Risks of prolonged market turmoil in emerging markets and of euro-zone deflation are threatening the world's improved economic prospects, the International Monetary Fund (IMF) says.
The IMF, in a staff report prepared for central bankers and finance ministers from the Group of 20 nations, said the recovery was still weak and "significant downside risks remain". A January global growth forecast of 3.7 per cent for this year, from 3 per cent last year, hinges on recent market volatility being short-lived, according to the report.
"Capital outflows, higher interest rates, and sharp currency depreciation in emerging economies remain a key concern," said the report, which was prepared for the G20 meeting starting in Sydney tomorrow. "A new risk stems from very low inflation in the euro area, where long-term inflation expectations might drift down, raising deflation risks in the event of a serious adverse shock to activity."
Rising political tensions from Ukraine to Thailand, China's slowdown and the US Federal Reserve's tapering of its stimulus have resulted in falling stocks and currencies in emerging markets. Less than two months into 2014, global investors pulled more money out of emerging-market stock and bond funds than the total amount they retracted last year.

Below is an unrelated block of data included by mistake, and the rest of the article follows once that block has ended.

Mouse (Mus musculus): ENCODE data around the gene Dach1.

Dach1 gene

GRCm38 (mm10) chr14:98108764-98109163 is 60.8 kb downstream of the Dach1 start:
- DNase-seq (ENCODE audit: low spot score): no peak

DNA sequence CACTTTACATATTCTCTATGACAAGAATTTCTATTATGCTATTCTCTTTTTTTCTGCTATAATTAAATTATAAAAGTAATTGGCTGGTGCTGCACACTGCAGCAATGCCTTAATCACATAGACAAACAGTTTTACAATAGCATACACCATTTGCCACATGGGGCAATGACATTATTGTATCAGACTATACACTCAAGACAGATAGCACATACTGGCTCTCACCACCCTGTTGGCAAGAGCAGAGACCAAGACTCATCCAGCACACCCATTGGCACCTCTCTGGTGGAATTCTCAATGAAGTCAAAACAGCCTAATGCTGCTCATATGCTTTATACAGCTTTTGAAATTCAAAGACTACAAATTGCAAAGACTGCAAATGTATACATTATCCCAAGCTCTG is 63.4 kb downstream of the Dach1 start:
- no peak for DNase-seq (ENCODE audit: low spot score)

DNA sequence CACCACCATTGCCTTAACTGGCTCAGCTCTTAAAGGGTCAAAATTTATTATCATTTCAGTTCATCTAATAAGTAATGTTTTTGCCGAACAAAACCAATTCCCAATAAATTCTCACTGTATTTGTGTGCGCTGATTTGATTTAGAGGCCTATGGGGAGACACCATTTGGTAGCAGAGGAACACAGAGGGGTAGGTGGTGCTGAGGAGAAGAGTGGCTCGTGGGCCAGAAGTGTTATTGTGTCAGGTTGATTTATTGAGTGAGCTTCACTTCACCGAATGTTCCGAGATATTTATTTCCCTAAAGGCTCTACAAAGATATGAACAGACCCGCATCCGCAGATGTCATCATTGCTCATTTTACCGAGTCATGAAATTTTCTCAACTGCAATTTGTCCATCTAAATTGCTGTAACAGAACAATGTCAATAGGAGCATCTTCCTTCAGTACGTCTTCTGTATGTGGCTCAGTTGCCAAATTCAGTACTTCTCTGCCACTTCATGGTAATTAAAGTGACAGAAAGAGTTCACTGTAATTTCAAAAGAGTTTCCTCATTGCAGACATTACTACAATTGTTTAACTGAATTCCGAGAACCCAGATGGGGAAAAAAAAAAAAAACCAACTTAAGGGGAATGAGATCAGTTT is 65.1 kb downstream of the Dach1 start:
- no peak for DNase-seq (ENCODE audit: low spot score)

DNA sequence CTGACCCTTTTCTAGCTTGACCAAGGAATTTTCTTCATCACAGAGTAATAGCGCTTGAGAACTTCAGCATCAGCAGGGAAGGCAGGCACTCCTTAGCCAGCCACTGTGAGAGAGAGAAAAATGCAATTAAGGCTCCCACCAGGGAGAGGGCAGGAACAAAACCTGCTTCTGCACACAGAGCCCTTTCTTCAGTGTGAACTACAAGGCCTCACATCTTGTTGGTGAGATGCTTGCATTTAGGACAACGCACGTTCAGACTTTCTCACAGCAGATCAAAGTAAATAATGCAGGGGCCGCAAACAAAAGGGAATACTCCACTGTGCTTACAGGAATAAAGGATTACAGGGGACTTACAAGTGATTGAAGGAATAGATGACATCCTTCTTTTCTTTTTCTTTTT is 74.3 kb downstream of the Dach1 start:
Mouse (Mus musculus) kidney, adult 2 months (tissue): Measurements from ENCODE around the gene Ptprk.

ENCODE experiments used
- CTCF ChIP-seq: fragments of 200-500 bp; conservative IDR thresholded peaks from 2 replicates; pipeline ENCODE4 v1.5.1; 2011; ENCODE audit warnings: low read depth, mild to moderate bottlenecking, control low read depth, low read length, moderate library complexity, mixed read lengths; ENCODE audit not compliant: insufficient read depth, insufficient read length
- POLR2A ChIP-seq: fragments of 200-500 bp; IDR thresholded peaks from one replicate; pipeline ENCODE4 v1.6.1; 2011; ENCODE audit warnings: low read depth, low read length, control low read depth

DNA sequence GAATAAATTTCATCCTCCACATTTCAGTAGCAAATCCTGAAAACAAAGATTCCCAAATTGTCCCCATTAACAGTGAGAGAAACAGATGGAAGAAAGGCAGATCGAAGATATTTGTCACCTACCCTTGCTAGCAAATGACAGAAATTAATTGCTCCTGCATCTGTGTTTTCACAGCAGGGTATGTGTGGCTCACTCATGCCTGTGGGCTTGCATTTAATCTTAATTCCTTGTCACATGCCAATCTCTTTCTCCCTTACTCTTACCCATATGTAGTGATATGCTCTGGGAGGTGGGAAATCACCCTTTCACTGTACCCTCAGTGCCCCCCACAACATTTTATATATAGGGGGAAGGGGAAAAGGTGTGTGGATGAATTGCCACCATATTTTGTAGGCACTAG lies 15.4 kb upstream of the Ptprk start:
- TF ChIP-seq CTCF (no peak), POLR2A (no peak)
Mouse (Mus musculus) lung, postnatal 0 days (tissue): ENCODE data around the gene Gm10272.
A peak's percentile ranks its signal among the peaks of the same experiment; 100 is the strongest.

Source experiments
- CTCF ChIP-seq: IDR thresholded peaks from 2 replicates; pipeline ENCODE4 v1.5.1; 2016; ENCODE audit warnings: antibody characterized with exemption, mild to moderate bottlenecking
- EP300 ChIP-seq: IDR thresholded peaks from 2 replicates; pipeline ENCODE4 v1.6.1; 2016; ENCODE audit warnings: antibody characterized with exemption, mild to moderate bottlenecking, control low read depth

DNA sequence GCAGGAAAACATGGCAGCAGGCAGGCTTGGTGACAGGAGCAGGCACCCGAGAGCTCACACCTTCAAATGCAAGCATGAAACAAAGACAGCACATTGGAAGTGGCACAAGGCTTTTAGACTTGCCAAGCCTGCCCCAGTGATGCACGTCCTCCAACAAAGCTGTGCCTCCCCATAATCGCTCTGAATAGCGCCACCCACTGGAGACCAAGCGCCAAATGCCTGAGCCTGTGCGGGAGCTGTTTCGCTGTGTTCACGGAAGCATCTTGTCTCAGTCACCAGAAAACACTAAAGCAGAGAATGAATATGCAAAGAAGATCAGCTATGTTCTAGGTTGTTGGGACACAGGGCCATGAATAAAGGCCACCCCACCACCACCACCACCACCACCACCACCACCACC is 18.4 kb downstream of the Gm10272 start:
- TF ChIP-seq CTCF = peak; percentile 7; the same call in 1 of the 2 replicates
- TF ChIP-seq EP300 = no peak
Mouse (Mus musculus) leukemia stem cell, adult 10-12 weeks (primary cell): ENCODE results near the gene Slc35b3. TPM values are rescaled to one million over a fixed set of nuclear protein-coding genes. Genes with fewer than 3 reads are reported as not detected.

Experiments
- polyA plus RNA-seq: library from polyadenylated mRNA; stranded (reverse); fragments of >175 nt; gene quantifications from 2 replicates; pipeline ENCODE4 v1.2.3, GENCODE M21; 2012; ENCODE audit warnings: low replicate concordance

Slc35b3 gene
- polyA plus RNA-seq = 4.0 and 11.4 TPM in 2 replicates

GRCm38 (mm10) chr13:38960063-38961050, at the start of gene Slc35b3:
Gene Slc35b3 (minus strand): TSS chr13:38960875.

To weather the turbulence, the IMF urged developing economies to further increase interest rates when inflation remains high and cut spending when fiscal credibility is lacking.
"Exchange-rate flexibility should continue to facilitate external adjustment, particularly where currencies are overvalued," IMF staff wrote. Currency intervention "where reserves are adequate, can be used to smooth excessive volatility or prevent financial disruption".
Advanced economies must maintain accommodative monetary policy, with the Fed needing to pay particular attention to its communication over the gradual adjustment of its asset purchases, according to the note. Fed policymakers plan to soon change their guidance for the path of interest rates as unemployment declines towards a threshold for considering an increase in borrowing costs, minutes of their January meeting showed yesterday.
In the euro zone, which is "turning the corner from recession to a weak recovery", the fund urged authorities to make it clearer that public backstops will be available for banks that may need funds after stress-test results.
The IMF also suggested the G20 adopt co-operative monetary and economic policies in order to raise worldwide growth.